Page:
with a version built from discrete components. We present measured results for conversion gain, noise figure, intercept (third order), and even spurious responses. Single ended mixers are considered that use dual gate MOSFETs and cascode connected JFETs. Next, diode ring mixers are presented in more detail with emphasis on the problems of proper termination. This is extended to high level mixers, including an interesting mixer using four MOSFETs. 5.4—Frequency Multipliers: After a brief discussion of single ended bipolar and JFET multiplier designs, diode circuits are considered. The popular balanced diode frequency doubler is characterized with measured data. A new “twist” on this classic circuit affords slightly higher output power. Some innovative frequency triplers are then presented, designs that offer very low noise. Finally, digital integrated circuits are considered for odd order multipliers. 5.5—A VXO Transmitter Using a Digital Frequency Multiplier: One of the multipliers discussed uses a digital divider to generate a square wave rich in odd harmonics of half of the input frequency. The resulting output signals are not harmonics of the input, and are on frequencies well away from the input. This “multiplier” with a factor of 3/2, 5/2, etc, is a near ideal isolation circuit. A transmitter project is presented using this concept.
Chapter 6, Transmitters and Receivers Having examined fundamental components, we now consider ways to put those parts together to build effective receivers and transmitters. The signal forms that interest us include CW, AM, DSB, SSB, and FM. The interest in AM is mainly because it is a step on the road toward SSB. FM is included only for completeness. 6.0—Signals and the Systems that Process Them: The chapter begins with a mathematical examination of the various signal types, and block diagrams of the equipment we might use to generate the signals. Readers without an interest in mathematical things may well wish to skip this first section. 6.1—Receiver Fundamentals: We begin with a look at commonly available headphones, which are probably the most effective way to translate the electrical signals from a receiver into audio energy that we can hear. The underlying question asks how much signal power is needed to drive headphones to a useful level. This will allow us to design receivers that we can use to listen to signals. The noise limits of the antenna are easily reached in an experimental direct conversion receiver built to illustrate the concepts. This leads us to a discussion of receiver minimum detectable signal (MD) and noise figure. The role of rf amplifiers in determining noise figure and MDS now comes into the picture. Some typical RF amplifiers are presented, and discussed with regard to optimum design. A common gate JFET amplifier emphasizes that the amplifier with an input impedance match for best gain is not usually that producing lowest noise figure.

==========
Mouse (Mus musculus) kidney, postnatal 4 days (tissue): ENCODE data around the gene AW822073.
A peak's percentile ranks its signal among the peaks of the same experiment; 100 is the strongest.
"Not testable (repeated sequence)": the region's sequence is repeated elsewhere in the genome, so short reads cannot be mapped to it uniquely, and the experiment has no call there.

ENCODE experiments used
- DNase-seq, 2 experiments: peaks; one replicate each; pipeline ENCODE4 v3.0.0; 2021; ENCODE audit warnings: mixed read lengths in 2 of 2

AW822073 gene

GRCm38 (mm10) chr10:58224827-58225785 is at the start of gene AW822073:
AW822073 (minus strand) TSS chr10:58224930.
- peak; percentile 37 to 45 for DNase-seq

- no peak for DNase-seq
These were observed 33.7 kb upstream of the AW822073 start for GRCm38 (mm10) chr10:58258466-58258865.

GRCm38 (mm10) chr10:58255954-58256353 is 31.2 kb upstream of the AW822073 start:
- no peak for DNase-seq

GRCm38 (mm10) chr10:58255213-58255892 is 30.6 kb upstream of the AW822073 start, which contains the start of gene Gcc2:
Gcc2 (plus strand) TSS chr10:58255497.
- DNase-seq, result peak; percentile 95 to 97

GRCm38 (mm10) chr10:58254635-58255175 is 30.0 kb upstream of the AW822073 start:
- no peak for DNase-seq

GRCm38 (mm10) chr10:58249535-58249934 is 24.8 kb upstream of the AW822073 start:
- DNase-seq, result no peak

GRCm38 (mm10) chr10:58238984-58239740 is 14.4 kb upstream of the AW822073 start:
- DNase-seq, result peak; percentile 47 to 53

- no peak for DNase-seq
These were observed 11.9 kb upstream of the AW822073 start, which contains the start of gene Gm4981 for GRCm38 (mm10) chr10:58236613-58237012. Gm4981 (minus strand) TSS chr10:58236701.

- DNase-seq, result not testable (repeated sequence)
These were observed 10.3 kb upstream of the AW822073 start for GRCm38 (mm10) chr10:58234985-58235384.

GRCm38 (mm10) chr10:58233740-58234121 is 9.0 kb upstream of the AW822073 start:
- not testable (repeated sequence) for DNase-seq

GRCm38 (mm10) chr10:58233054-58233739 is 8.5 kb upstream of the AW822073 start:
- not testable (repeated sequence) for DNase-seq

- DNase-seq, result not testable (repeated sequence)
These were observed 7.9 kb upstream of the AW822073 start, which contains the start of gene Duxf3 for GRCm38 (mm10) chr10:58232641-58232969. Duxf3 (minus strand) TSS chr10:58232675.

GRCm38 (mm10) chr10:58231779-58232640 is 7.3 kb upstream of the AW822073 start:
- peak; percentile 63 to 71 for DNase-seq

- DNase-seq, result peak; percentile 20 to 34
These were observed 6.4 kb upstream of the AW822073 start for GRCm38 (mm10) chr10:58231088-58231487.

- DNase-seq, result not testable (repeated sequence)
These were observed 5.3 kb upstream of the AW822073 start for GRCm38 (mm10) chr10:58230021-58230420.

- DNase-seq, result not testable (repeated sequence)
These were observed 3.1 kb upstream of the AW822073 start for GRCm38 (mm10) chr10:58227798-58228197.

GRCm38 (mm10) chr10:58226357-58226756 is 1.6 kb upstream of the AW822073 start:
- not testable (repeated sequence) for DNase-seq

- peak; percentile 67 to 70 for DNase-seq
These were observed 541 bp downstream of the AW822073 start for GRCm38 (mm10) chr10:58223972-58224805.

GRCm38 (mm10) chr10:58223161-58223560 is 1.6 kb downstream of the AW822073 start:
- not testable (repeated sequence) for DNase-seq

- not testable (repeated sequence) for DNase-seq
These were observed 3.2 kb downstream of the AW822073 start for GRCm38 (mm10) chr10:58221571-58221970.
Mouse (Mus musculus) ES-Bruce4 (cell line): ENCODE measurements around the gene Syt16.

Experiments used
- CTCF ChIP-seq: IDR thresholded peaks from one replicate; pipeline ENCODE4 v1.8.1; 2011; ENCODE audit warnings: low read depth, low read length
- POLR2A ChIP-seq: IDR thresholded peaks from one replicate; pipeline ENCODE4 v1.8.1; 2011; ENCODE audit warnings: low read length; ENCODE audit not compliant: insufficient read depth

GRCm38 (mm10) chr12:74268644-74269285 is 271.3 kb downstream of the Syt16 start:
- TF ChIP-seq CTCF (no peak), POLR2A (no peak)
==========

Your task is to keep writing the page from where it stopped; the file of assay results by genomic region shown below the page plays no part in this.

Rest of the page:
6.2—IF Amplifiers and AGC: IF amplifiers are a critical part of most superheterodyne systems. Several methods are presented and discussed. Special emphasis is given to amplifier schemes that fit with component types that are still available to the experimenter. A complete IF system will usually include some automatic gain control, or AGC, so envelope detectors are needed. Some detection schemes are presented. They are then combined with the IF amplifiers and DC amplifiers to form complete IF systems suitable for receivers. 6.3—Large Signals in Receivers and Front End Design: We now examine the affects of large signals in a receiver front end. This leads to discussion of receiver dynamic range as well as intercepts. The viable mathematical methods are presented that allow a multiple stage system to be investigated for cascaded noise figure and cascaded third order intercepts. The methods can also be applied through CASCADE.EXE, a Windows © program included with the book CD. Several receiver designs are considered to illustrate the concepts. A practical, general purpose monoband, diode ring based receiver front end is presented that can be used in numerous applications. This is applied in the EZ90-14C, a receiver configured to easily provide a dynamic range beyond 90 dB at 14 MHz CW. The receiver design ideas are further illustrated with a high performance 14 MHz CW receiver. This receiver is the present incarnation of the “Progressive Receiver, “ a 1981 design. 6.4—Local Oscillator Systems for superhets are discussed next. The emphasis is on methods to achieve a spectrally pure output that can be used at HF and VHF. Shielding schemes are presented, as are the virtues of isolated function modules. 6.5—We now delve into the fascinating problem of Receivers with Enhanced Dynamic Range, our so called “competition grade” receivers. Several schemes are presented, both in block diagram and in circuit form. The ultimate example offered is what we have named the “Triad” receiver, which features a switching mode MOSFET mixer followed directly by a crystal filter with constant input impedance. The resulting receiver has a 10 dB noise figure with an input 3rd order intercept of +45 dBm. This far exceeds anything presently offered commercially to the amateur radio market. 6.6—Transmitter and Transceiver Design: We need transmitters to go with our receivers. A discussion of transmitter design begins with the usual SSB equipment we use where mixers generate the output frequencies. A SSB transmitter differs little from a receiver except in the direction of signal flow. Linear power amplifier chains (from microwatts up to a few watts) are then discussed and illustrated with some low power examples. Balanced modulators using diode rings and pairs as well as Gilbert Cells are presented and combined with the transmitter IF systems discussed. Some circuits vital to transceivers are presented, including bi-directional amplifiers. 6.7—Frequency Shifts, Offsets and Incremental Tuning: These are straight forward details that can add a lot to equipment functionality. 6.8—Transmit-Receive Antenna Switching: The problems of transmit-receive switching at the antenna are discussed with emphasis on electronic switching schemes. Examples up the 100 watt level are presented.